35. What is the enzymatic step deficient in 21-OH deficiency?
    Conversion of progesterone to 11-deoxycorticosterone (main cause of MC deficiency) or 17-OH progesterone to 11-deoxycortisole
  36. How is classic CAH diagnosed in female?
    Ambiguous genitalia (in male no genital manifestation)
  37. What is the histology of adrenal in CAH?
    • 1. Bilateral hyperplasia
    • 2. The adrenal cortex is thickened and nodular, and on cut section the widened cortex appears brown, because of total depletion of all lipid
    • 3. Hyperplasia of corticotroph
  38. What is the effect of CAH on adrenal medulla?
    High levels of intra-adrenal glucocorticoids are required to facilitate medullary catecholamine (epinephrine and norepinephrine) synthesis. In patients with severe salt-wasting 21-hydroxylase deficiency, a combination of low cortisol levels and developmental defects of the medulla (adrenomedullary dysplasia) profoundly affects catecholamine secretion, further predisposing these individuals to hypotension and circulatory collapse.
  39. What are the symptoms of CAH?
    • 1. AR
    • 2. Ambiguous genitalia in female infants, and hyperpigemented scrotum in males
    • 3. early puberty and adult short stature
    • 4. Infertility in most female
    • 5. Most male are fertile, a few not because of adrenal rests in testis +leydig cell dysfunction, and seminiferous abnormality causing oligospermia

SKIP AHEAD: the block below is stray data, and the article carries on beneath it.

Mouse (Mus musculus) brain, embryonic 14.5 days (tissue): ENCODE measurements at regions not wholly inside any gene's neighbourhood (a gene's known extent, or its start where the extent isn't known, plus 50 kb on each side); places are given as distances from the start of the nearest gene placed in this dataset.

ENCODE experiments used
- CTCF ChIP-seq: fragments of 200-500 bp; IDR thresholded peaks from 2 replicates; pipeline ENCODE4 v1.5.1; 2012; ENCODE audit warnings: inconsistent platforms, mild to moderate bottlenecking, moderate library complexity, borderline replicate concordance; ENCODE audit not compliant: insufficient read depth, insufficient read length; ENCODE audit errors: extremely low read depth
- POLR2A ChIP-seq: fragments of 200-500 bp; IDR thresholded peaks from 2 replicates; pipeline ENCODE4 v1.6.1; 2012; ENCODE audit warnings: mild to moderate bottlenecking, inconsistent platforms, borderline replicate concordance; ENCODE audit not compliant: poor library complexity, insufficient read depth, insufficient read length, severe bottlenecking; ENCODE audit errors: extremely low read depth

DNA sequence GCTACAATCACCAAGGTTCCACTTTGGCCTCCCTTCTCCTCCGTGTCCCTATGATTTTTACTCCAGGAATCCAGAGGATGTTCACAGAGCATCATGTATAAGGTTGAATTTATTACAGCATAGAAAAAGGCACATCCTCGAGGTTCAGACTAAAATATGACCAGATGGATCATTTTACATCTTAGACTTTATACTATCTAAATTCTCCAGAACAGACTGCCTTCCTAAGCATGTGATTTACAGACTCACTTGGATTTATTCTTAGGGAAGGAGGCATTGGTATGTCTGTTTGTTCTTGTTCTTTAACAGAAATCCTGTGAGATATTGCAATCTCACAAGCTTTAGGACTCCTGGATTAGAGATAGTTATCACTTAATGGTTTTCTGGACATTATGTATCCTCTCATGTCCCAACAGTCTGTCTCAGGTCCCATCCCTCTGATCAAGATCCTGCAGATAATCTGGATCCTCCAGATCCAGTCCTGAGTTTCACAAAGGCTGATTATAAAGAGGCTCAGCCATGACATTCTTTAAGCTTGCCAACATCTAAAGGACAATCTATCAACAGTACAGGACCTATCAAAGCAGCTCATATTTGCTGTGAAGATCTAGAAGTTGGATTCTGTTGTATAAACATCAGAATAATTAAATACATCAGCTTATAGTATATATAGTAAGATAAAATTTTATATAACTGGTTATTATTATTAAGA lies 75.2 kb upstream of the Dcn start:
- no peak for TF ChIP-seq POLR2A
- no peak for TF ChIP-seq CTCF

• 6. 21-hydroxylase deficiency compromises both the development and subsequent functioning of the adrenomedullary system
  40. What is the mcc of hypercortisolism?
  41. What is the mcc of endogenous hypercortisolism?
    ACTH-secreting pituitary microadenoma (Cushing disease)
  42. What are the main causes of ectopic ACTH secretion?
    Pulmonary small-cell carcinoma, bronchial carcinoid, MTC
  43. Pituitary corticotroph hyperplasia resulting in hypercortisolism is a result of which lesion ?
    CRH-secreting tumor
  44. What is the mc primary cause of hypercortisolism?
    Adrenal adenoma (less common carcinoma)
  45. What is the cause of adrenal hyperplasia?
    ACTH secreting tumor (primary hyperplasia is rare)
  46. What is the main cause of adrenal macronodular hyperplasia (>3 mm)?
    • The condition is ACTH independent, but not entirely “autonomous.”
    • Cortisol production is regulated by non-ACTH circulating hormones, as a result of ectopic overexpression of their corresponding receptors in the adrenocortical cells (GIP, LH, ADH, and serotonin)